J: What particular topics, issues, and literatures does the book address?
PA: I was mindful not to be held captive to history, but, at the same time, much of 2009 is rooted in the Iranian Revolution. As a result of there not being many books yet written about the events of 2009-10, I intertwined the literature of the Iranian Revolution with Asef Bayat’s theory of post-Islamism to make sense of the Green Uprising. In order to do so, I analyzed the uprising through the framework of the British Marxist tradition of “a history from below” or a “bottom-up” approach to decenter the state, nation, and “great men of history” in favor of the women and men on the ground who were the central agents of history-making.
I argue that this history demonstrates that large segments of Iranian society, including revolutionary leaders and some clerics, are moving beyond the rigidity of the Islamist ideology in favor a more pluralistic system. That is not to say that this was a movement of atheists or irreligion, but one that stressed civic rights over religious duties; to save religion from the state that operates under the rubric of a narrow religious interpretation.
The book also situates the history of the Green Uprising within Iran’s long history of contentious politics as well as the revolutionary history of the region. Because the uprising predates the Arab Uprisings, the book also considers its connectivity to 2011 and how the “Arab Spring,” in turn, impacted the Green Movement when opposition leaders tried to harness its momentum to rekindle their revolt.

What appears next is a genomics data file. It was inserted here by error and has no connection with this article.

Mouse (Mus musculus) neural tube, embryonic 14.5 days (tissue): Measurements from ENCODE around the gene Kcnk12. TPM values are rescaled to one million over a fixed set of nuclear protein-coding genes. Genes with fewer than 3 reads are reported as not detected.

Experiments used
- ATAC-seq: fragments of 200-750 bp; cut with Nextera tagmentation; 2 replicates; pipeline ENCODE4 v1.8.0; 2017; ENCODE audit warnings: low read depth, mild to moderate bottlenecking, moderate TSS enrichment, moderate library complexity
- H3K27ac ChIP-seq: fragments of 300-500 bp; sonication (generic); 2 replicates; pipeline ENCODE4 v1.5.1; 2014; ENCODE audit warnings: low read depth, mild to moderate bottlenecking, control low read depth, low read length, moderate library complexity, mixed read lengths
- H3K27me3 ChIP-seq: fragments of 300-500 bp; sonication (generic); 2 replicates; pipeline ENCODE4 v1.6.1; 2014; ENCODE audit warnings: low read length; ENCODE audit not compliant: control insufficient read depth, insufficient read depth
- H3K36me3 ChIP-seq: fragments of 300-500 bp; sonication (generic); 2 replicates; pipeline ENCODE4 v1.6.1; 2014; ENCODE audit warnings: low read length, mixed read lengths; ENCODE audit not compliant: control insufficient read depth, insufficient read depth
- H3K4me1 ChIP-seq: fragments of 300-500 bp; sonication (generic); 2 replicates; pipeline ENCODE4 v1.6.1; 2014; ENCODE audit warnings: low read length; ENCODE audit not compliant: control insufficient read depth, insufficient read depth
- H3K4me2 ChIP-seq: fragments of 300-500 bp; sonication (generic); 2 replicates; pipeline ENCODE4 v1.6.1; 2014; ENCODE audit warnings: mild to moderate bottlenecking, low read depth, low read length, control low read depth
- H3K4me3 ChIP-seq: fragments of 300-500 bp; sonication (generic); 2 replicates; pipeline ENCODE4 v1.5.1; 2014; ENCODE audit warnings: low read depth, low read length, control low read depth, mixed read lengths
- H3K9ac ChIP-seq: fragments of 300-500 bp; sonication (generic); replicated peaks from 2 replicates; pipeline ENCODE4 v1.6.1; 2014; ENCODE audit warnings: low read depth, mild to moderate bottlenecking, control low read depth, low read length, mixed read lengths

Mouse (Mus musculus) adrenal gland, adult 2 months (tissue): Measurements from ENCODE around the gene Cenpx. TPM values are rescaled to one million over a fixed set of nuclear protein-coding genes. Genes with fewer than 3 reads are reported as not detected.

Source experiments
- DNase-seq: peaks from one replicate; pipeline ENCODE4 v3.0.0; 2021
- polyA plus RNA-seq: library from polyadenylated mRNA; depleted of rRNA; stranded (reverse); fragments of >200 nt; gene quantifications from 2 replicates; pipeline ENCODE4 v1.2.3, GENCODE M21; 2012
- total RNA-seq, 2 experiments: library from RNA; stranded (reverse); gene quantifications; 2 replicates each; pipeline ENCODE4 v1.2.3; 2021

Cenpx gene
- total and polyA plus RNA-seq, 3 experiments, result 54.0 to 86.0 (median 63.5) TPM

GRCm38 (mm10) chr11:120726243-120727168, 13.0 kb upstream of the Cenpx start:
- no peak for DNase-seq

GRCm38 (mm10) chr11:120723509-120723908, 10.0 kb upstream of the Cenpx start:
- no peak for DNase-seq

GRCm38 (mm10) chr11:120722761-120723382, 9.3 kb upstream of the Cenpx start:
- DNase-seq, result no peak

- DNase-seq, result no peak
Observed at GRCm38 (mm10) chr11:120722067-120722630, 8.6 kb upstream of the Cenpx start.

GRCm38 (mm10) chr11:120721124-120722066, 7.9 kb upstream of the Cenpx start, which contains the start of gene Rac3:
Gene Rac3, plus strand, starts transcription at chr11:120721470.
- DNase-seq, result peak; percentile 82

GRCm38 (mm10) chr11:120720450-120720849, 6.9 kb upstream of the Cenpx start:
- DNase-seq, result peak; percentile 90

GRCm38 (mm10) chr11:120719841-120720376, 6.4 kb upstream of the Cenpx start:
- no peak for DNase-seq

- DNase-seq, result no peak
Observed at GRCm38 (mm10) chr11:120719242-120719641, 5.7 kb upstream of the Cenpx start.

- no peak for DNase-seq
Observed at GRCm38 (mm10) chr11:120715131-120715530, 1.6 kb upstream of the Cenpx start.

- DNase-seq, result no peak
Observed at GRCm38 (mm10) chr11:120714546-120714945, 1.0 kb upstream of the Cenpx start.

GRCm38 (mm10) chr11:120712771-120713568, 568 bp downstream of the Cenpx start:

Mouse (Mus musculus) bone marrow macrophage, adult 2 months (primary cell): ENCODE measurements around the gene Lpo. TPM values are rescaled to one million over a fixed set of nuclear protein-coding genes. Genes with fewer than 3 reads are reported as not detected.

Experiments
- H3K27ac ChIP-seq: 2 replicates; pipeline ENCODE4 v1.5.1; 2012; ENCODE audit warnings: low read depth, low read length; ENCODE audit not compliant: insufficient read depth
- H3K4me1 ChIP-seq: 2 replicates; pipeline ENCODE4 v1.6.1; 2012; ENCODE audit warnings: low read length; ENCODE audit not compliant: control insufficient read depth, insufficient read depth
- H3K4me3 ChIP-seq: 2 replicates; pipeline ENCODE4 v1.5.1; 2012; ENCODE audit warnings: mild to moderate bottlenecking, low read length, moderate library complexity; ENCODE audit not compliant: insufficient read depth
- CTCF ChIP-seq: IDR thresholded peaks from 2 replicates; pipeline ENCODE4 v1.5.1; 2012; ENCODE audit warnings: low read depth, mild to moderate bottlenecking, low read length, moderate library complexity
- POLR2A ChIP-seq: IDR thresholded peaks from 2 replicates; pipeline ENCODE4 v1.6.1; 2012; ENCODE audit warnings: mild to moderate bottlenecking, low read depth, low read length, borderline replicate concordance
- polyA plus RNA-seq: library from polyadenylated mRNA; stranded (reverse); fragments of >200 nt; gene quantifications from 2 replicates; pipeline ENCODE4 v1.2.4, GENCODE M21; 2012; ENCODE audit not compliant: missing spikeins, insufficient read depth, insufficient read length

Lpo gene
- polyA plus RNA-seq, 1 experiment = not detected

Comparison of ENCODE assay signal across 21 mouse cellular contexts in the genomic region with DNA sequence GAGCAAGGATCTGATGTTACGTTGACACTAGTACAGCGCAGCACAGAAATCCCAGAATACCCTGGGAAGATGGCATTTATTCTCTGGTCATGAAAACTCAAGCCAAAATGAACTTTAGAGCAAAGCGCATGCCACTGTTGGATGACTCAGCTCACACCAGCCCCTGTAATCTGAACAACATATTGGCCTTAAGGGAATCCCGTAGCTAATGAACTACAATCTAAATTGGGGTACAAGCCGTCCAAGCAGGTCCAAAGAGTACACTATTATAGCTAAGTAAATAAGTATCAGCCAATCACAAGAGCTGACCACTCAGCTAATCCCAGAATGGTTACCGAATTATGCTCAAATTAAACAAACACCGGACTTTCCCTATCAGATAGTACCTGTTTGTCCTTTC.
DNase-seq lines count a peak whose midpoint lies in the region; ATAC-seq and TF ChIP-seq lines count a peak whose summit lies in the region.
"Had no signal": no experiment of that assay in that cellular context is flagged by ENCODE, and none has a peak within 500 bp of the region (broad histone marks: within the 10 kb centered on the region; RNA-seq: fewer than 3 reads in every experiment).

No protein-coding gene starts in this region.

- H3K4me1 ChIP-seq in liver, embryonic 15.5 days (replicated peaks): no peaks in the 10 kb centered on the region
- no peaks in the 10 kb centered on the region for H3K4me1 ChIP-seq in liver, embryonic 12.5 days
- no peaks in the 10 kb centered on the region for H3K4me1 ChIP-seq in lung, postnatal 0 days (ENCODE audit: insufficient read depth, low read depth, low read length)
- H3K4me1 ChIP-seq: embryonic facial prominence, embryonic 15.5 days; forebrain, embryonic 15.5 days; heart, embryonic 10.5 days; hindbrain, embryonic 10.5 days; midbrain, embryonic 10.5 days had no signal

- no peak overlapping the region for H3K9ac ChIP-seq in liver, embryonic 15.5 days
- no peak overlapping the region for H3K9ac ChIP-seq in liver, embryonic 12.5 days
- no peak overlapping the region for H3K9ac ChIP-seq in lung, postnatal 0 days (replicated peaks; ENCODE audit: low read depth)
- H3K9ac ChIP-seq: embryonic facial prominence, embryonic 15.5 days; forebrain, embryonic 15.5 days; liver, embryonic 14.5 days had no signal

J: How does this book connect to and/or depart from your previous work?
PA: While the book is based on my PhD dissertation, it is very much autobiographical—even though I am not directly present in the book. There are a few footnotes that include some relevant family history, but I do not speak in the first person beyond a disclaimer in the introduction. This is probably true of many Iranians who grew up in the United States and write about Iran; it is a history that not only shapes us but has followed us here. As such, much of what I have written and taught, even as an undergraduate when I student-ran a course on modern Iran at UC Berkeley, is rooted in the Iranian Revolution. That is precisely why this history is fascinating; these roots not only ground us but they have shaped our past, present, and future—and that is how the Green Uprising came to my attention. It harnessed the history, symbols, and dominant ideology of the Iranian Revolution to contest the outcome of that very revolution, the Islamic Republic.